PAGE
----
Dallas Jackson, who specializes in high school recruiting for Rivals.com, has seen the consequences.
“I’ve been at Rivals.com for seven years; there has not been a white cornerback who has stood out,” Jackson said. “I don’t think we have invited one to our U.S. Army All-American game.”
He added: “White athletes aren’t going out for the position or they are getting pushed out at an early age or getting steered clear of it in peewee ball. There are white cornerbacks out there; they just haven’t been recruited. They play the position and they might end up in Division II schools or Division III. But when we talk about the NFL level — I can’t remember a white cornerback in a long time. The white corner is a vanishing act right now.”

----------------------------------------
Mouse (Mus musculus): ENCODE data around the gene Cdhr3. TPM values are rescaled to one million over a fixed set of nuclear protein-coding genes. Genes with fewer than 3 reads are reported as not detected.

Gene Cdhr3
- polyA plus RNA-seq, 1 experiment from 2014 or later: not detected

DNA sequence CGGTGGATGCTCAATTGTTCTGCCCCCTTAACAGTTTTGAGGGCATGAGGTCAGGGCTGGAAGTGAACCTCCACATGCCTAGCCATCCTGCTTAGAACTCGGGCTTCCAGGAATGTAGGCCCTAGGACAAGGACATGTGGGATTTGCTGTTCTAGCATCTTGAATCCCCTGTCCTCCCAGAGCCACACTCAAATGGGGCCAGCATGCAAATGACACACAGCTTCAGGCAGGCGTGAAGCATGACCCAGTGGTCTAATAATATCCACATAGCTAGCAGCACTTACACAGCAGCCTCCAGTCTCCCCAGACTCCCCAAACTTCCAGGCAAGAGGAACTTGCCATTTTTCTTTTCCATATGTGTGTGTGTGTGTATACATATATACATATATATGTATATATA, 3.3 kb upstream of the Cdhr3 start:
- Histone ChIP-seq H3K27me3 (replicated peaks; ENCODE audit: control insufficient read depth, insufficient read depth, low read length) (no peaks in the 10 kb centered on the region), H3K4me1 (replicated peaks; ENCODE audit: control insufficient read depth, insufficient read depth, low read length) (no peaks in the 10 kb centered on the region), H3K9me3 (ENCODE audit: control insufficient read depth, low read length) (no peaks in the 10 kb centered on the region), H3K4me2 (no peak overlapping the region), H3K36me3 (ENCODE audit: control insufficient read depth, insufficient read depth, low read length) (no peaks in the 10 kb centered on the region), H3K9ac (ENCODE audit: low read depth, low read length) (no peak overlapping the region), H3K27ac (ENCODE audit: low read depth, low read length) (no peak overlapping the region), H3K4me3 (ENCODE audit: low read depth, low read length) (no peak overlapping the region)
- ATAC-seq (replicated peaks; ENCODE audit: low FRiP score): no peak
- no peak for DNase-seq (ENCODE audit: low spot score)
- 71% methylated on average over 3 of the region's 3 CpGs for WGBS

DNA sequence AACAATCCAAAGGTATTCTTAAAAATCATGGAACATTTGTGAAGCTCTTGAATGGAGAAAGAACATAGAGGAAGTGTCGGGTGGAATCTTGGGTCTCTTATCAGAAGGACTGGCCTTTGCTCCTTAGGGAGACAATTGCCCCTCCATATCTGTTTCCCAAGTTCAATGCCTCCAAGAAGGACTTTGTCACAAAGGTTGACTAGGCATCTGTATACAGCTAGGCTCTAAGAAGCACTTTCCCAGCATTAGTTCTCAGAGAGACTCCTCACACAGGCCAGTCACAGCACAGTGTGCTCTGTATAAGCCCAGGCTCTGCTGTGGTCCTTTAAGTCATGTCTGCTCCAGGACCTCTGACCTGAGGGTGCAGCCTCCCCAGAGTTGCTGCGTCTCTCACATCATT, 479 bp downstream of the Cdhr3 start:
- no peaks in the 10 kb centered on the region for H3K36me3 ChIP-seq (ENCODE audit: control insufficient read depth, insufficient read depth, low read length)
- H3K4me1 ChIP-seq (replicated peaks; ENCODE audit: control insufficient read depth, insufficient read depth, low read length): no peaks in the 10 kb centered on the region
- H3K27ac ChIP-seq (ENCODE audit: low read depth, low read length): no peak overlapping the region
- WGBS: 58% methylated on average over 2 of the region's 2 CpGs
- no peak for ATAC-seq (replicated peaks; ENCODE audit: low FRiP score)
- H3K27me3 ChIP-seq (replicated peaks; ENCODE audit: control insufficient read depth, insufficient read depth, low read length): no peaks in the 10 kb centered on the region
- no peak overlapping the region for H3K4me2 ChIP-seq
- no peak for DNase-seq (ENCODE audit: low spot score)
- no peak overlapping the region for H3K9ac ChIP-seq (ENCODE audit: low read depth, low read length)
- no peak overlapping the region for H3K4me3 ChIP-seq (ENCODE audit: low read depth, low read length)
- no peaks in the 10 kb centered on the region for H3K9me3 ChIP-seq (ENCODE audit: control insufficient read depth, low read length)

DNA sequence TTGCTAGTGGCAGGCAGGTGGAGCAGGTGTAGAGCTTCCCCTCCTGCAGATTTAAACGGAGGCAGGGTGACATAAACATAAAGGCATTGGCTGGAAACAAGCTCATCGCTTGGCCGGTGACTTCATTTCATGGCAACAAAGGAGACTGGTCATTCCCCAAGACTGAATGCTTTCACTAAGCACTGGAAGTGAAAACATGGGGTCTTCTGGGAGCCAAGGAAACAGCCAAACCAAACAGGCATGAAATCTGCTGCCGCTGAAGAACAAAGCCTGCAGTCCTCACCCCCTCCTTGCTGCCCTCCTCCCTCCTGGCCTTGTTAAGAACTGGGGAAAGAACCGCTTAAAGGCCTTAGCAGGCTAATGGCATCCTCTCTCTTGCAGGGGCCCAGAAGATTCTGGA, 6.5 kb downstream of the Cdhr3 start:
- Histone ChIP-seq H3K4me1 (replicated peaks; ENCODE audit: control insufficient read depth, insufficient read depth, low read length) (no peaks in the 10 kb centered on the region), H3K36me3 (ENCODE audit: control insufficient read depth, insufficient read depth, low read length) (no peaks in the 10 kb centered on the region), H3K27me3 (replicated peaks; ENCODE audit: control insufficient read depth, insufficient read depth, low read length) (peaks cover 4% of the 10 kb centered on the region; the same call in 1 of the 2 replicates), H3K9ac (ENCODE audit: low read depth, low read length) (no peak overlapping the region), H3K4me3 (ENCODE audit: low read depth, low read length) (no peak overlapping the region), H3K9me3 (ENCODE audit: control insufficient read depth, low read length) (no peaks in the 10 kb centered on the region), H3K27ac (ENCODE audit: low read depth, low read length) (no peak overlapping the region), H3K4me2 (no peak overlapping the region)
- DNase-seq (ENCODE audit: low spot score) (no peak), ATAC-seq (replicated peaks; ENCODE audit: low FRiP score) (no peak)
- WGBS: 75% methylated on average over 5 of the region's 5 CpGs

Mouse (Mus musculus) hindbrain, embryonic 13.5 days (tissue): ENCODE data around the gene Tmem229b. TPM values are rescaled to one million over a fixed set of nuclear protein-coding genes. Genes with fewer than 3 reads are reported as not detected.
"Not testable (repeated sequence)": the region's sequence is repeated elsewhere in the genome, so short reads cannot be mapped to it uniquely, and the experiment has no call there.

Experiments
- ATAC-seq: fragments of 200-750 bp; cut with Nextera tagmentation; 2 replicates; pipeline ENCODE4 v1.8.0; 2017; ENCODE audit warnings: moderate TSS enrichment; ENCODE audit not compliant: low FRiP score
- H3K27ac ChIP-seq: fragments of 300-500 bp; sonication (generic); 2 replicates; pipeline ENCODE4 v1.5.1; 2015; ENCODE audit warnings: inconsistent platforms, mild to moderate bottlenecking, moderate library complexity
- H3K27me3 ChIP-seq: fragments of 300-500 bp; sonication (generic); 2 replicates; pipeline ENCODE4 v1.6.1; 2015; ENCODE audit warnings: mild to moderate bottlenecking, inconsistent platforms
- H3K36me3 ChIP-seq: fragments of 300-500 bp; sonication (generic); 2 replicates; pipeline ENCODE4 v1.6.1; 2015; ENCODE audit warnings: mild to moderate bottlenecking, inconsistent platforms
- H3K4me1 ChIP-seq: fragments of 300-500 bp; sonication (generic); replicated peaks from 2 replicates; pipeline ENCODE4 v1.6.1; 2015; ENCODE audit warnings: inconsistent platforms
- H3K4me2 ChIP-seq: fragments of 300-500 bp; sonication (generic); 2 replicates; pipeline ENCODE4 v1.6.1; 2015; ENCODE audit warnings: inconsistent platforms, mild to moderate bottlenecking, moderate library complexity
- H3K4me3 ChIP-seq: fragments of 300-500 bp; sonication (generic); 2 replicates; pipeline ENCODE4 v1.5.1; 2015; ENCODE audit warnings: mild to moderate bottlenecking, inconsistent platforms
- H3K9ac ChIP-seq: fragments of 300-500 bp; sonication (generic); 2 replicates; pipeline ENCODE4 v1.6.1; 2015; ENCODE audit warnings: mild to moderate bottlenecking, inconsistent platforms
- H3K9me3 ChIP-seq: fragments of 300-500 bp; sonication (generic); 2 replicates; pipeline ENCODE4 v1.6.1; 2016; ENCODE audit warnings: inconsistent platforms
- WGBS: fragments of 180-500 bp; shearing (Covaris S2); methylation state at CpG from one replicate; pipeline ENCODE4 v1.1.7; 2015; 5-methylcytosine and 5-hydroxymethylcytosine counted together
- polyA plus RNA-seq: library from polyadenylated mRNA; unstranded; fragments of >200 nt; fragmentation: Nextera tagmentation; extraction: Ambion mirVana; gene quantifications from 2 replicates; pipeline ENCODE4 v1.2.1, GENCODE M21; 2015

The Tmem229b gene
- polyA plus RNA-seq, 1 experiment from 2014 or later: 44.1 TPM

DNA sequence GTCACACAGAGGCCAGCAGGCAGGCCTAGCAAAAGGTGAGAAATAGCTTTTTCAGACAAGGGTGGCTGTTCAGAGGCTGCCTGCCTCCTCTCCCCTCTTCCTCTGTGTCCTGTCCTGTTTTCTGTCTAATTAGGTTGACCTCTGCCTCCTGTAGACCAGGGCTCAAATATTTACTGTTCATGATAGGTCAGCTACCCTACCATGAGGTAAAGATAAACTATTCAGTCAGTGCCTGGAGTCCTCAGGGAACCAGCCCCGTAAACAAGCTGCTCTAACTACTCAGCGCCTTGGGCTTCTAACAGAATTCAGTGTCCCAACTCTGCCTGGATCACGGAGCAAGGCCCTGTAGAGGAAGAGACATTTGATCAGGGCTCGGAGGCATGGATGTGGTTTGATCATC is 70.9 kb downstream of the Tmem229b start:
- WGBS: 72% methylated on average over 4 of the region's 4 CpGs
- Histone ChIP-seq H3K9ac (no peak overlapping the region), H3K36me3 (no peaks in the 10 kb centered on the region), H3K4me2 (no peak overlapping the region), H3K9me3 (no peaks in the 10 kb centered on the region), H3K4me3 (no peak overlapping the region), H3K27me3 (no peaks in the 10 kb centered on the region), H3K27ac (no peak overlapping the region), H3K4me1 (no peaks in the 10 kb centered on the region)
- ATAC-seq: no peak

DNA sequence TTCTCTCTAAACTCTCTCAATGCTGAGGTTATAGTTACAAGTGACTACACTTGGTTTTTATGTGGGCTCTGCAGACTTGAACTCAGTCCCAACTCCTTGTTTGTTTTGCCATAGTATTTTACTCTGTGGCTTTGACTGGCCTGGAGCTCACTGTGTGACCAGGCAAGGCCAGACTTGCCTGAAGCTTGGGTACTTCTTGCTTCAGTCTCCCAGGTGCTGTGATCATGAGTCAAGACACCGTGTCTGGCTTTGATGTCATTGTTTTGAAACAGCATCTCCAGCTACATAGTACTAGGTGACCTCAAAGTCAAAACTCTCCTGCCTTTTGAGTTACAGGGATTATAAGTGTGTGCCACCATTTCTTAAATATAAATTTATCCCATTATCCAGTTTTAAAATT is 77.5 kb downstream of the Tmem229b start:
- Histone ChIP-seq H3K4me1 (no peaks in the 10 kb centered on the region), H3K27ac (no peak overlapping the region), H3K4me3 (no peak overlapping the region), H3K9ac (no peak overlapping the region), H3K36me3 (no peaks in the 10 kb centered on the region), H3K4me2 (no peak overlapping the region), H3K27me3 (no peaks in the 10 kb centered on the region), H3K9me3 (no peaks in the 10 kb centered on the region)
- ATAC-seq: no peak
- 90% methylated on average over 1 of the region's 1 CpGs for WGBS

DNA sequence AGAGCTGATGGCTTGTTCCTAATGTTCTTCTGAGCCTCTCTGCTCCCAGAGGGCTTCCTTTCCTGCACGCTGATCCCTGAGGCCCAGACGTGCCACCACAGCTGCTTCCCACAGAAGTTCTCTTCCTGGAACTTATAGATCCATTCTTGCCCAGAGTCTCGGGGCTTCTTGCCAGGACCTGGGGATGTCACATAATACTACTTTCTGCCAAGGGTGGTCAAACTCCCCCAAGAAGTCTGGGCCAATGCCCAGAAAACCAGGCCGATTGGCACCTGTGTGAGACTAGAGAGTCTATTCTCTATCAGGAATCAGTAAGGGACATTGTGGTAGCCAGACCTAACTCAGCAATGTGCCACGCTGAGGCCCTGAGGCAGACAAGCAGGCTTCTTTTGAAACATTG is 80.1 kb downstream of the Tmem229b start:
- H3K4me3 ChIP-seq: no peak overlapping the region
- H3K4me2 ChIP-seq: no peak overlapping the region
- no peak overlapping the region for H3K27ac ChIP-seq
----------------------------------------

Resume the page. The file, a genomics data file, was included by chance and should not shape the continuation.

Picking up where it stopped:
Ozzie Newsome, the Baltimore Ravens’ general manager, said the lack of white cornerbacks reflected a failure to see possibilities.
“I was a pretty good quarterback growing up, but when it came to organized football, I knew I should become a wide receiver, because from everything that I was reading, all the blacks were getting their positions changed,” said Newsome, who was a standout NFL tight end from 1978 to 1990.
Once he became a receiver, the road to the NFL became clearer. “Now you’ve got some heroes that you can look at; there is someone you can emulate who is black,” he said.
Young white athletes who might aspire to be NFL corners can’t see themselves in that role.
“They’re going through the same thing that I went through when I wanted to play quarterback,” Newsome said. “‘Yeah, you can play cornerback, but by the time you get to college, they’re going to move you to safety.’
“I think the stereotype can affect your mentality. If you grow up not seeing something and hearing something your whole life, that starts to impact you: ‘I can’t do this, I’m not good enough to do that.’ And that becomes a part of your life.”
Pushing to do more
A similar phenomenon is seen in the kicking game.